How can we explain it? I guess we're talking age here. NGC 3293 is 12 million years old, so not only have all the stars that used to be extremely hot O-type main sequence stars evolved into either cooler B-type blue giants or extremely cool M-type red giants, and this evolution has made them optically brighter than they were before. Yes, because O-type stars are "extreme emitters" of ultraviolet light, but (comparatively) "faint" at optical wavelengths.

So not only have the stars of NGC 3293 themselves become optically brighter over time, but the cluster itself has expanded and quite literally grown larger in size. According to Wikipedia, the radius of NGC 3293 is 13.2 light-years, but the diameter of Trumpler 14 is 6 light-years! :shock:

The reason why NGC 3293 is so much larger than Trumpler 14 is because the stars of NGC 3293 have "moved away from one another"! Because NGC 3293 is not massive enough to be gravitationally bound, and therefore the cluster is doomed to "evaporate" and disappear over time. NGC 3293 must have been much more compact and also optically fainter when it was as young as Trumpler 14!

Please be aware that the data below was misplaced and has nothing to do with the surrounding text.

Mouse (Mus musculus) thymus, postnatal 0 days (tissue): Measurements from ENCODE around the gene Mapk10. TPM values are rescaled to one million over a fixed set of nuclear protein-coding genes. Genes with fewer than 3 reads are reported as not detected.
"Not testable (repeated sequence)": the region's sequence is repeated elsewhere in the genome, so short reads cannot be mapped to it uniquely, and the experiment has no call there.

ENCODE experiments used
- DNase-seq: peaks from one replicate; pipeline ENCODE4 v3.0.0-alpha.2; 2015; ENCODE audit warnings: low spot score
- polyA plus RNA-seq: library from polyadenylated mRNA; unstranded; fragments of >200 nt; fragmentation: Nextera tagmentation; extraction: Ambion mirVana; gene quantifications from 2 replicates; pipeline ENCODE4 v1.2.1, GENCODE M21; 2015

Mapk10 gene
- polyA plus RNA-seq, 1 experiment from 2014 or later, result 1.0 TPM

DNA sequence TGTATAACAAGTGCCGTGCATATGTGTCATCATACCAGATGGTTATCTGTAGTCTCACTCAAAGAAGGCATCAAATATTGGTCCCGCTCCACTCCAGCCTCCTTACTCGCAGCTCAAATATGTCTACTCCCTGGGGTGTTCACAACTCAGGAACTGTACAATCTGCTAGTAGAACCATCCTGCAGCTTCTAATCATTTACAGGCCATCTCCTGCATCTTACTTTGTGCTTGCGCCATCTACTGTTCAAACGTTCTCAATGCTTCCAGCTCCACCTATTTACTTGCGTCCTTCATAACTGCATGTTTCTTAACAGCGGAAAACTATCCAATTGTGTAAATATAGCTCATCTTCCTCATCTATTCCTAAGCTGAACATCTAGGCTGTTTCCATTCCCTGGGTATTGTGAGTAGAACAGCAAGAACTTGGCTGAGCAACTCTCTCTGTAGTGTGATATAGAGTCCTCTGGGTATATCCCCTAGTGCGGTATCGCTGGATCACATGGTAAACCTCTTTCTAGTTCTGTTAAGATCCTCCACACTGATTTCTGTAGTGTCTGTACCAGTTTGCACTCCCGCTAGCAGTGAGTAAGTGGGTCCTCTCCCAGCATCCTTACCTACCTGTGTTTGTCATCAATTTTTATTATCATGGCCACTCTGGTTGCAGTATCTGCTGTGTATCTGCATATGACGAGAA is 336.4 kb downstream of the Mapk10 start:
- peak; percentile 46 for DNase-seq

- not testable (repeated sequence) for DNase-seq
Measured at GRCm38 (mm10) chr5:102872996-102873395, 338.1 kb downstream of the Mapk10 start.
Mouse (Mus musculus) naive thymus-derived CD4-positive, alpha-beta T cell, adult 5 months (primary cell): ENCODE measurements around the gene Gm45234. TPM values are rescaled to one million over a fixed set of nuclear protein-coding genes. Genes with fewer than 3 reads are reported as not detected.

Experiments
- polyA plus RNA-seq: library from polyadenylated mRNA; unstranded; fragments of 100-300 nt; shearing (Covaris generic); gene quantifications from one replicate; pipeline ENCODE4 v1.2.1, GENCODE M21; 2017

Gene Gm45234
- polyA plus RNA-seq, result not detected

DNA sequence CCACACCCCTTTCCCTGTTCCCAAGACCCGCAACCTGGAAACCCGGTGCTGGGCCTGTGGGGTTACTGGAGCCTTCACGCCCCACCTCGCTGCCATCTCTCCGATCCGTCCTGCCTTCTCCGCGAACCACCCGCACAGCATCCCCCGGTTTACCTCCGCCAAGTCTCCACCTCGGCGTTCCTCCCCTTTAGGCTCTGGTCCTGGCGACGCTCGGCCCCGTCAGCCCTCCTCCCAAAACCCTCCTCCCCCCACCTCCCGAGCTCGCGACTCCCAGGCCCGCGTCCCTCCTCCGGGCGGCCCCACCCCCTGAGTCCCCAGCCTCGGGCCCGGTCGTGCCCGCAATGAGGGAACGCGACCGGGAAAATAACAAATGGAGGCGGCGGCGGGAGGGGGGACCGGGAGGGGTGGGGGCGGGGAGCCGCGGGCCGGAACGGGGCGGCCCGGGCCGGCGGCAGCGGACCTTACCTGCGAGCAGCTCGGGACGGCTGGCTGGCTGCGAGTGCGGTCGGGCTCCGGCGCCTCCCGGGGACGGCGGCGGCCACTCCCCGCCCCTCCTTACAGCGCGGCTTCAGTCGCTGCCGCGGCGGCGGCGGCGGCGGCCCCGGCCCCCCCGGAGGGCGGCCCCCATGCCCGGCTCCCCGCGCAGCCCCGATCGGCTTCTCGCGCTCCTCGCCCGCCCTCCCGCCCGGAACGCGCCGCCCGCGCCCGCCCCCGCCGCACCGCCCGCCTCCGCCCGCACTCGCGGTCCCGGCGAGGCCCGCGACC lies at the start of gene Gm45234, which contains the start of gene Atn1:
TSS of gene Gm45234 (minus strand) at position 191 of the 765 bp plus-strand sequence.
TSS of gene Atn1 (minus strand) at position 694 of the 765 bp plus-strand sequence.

The age of Trumpler 14 is believed to be no more than some 300.000–500.000 years, and even if we settle for the higher value, NGC 3293 is still at least 20 times older than Trumpler 14. The latter cluster contains, among others, multiple star HD 93129, consisting of three stars with spectral classes O2If+O3.5V+O3.5V((f))z, with the most massive component weighing in at 110 solar masses.🏋️‍♀️ And then there are six other O-type stars as well in Trumpler 14. There is none in NGC 3293!

https://en.wikipedia.org/wiki/Trumpler_14

https://en.wikipedia.org/wiki/NGC_3293

Goodness me! But at the tender age of Trumpler 14, 👶 its massive stars are unevolved and the cluster itself is compact and therefore physically "smallish" in size.

Ann